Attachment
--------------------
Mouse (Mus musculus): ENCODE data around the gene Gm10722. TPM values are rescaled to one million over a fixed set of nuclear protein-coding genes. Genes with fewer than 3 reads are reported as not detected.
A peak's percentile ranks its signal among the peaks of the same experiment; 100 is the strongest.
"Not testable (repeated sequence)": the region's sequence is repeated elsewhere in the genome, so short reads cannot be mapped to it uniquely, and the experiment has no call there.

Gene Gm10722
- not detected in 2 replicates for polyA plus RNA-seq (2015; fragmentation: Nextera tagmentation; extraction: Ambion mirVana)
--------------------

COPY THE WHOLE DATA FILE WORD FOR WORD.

Mouse (Mus musculus): ENCODE data around the gene Gm10722. TPM values are rescaled to one million over a fixed set of nuclear protein-coding genes. Genes with fewer than 3 reads are reported as not detected.
A peak's percentile ranks its signal among the peaks of the same experiment; 100 is the strongest.
"Not testable (repeated sequence)": the region's sequence is repeated elsewhere in the genome, so short reads cannot be mapped to it uniquely, and the experiment has no call there.

Gene Gm10722
- not detected in 2 replicates for polyA plus RNA-seq (2015; fragmentation: Nextera tagmentation; extraction: Ambion mirVana)